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Cubase guitar monitoring routing/bus

Discussion in 'Cubase' started by ohm-ish, Sep 19, 2011.

  1. ohm-ish

    ohm-ish Active Member

    May 2, 2011

    Does anyone know, how to route/bus a guitar input signal in Cubase, to a specific output channel?
    And, if possible, so only the inputsignal is routed (when monitored for example), not the channel itself

    I would like to use Amplitube, and get the guitar sound to a guitar amp using Cubase (so I can record the dry sound and hear the wet sound)

    I'm thinking Control Room, but really don't know how to get around it
  2. hueseph

    hueseph Distinguished Member

    Oct 31, 2005
    Vancouver, BC, Canada
    Really? This should be in the getting started manual. Effects don't get "printed". You can always remove them after the fact.
  3. djmukilteo

    djmukilteo Well-Known Member

    Nov 23, 2008
    Rainy Roads WA USA
    You didn't mention what interface, mixer or monitors your using which might be helpful to know.
    In Cubase I would add two audio tracks....one track mono "dry" with just the input set to the guitar and the output set to a mono output channel.
    Add a second track set the same input to the guitar again and then use your Amplitude plugin in the insert slot of that track and set the output to a stereo output channel. You set those in the "Inspector" box next to the channel when it's highlighted....in bus/out bus..
    You now have a mono dry guitar on Track1 and the Amplitude effects on Track2 in stereo...(if you want).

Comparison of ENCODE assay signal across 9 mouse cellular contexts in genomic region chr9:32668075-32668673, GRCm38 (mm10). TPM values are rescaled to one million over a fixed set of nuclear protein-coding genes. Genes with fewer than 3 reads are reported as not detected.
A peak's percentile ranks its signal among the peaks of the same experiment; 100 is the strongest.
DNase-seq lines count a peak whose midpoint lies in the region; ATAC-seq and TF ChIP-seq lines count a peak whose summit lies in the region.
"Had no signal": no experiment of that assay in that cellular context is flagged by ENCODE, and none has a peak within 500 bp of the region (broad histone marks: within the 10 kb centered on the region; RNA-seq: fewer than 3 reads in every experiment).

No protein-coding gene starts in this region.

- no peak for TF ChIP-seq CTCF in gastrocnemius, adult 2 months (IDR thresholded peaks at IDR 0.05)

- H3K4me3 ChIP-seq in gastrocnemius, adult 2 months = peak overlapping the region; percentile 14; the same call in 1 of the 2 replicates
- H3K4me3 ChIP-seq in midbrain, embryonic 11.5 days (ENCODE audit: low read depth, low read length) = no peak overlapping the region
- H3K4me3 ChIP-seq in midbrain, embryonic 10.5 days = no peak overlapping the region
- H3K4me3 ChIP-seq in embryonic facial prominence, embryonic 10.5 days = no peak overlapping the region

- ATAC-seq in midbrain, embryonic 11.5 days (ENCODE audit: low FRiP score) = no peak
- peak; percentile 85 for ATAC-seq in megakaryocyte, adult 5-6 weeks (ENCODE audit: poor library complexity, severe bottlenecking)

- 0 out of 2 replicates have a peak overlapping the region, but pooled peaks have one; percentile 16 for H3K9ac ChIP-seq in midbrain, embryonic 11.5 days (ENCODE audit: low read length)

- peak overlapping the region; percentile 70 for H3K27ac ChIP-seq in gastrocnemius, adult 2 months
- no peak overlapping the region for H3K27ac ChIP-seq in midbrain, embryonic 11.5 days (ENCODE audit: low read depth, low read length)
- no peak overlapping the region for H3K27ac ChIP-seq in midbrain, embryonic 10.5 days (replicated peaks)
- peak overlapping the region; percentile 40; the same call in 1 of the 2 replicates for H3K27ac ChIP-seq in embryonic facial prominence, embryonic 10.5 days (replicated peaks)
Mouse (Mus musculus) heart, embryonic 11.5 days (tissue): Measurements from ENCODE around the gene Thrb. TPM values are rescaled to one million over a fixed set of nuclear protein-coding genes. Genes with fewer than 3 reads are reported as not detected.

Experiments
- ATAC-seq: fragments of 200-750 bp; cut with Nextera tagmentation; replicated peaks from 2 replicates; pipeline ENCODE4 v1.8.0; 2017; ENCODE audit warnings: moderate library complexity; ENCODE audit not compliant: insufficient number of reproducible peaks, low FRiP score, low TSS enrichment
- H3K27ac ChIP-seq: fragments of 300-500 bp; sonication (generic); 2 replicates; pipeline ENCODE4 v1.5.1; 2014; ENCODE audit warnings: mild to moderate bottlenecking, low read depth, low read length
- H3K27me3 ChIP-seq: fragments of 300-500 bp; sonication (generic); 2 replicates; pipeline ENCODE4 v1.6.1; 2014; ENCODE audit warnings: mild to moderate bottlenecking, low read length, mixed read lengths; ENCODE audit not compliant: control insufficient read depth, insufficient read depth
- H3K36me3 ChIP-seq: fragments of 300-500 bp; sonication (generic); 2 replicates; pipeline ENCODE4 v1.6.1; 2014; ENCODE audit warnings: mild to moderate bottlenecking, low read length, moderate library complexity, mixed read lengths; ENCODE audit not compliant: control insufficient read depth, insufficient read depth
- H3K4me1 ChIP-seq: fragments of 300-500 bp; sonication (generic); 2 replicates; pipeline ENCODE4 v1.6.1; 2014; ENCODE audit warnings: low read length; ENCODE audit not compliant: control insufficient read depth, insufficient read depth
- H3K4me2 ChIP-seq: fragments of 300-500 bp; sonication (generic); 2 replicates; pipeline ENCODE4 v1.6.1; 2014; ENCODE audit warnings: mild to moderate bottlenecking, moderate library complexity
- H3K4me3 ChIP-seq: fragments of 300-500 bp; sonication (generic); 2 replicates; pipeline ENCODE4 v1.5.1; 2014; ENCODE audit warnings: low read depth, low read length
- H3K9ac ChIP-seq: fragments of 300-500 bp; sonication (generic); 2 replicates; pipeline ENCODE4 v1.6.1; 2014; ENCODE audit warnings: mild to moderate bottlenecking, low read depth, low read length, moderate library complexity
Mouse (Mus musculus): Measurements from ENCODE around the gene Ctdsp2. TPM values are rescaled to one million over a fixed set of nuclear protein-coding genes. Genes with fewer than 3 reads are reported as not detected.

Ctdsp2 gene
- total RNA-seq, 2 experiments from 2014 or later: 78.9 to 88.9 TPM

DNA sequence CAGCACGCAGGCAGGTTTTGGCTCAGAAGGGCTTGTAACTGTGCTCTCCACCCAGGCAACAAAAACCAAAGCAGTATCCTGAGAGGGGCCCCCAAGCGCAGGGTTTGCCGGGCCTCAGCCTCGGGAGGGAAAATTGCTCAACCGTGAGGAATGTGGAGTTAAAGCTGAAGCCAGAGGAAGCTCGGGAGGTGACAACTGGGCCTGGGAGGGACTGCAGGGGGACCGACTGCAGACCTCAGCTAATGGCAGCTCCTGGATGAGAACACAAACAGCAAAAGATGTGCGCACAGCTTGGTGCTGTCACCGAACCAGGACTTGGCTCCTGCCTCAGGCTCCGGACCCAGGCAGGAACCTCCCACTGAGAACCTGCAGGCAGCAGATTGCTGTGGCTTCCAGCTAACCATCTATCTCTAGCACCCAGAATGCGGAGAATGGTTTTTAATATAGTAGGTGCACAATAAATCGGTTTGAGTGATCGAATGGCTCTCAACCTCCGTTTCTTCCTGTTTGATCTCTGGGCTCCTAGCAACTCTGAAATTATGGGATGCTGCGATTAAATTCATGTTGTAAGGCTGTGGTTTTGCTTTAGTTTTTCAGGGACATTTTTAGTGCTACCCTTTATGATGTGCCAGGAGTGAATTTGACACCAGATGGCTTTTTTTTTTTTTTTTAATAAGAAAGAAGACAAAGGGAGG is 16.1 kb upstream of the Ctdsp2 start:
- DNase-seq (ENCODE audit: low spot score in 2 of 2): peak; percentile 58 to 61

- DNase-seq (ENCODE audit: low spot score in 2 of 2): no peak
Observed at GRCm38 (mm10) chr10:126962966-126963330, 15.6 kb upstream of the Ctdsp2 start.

You are not limited to how many tracks have the same input channel and your only limit to output channels is your interface equipment having enough channels to monitor separately..
  4. JohnTodd

    JohnTodd Well-Known Member

    Mar 6, 2010
    Standing right behind you!
    There is a "speaker" icon in my Cubase, on each track, that sends the recorded signal back out to the cans. My system is very snappy, but I can hear some latency in there. I use it for adding reverb to vocals I'm tracking, since the reverb is after-the-fact anyway (IOW, latency doesn't throw me off there).

    When I track guitars and I need the distortion, I set up a real amp and split the signal. One split goes dry into Cubase and the other to the amp. I slip one can off my hear and monitor the amp. There is no latency this way.

    OTOH, I have learned to deal with the dry clean guitar signal when it is on rhythm parts. I know that Amplitube will come through for me later when I dial it in. It's only on fast solos that I need the distortion for monitoring.
    Hope this helps.

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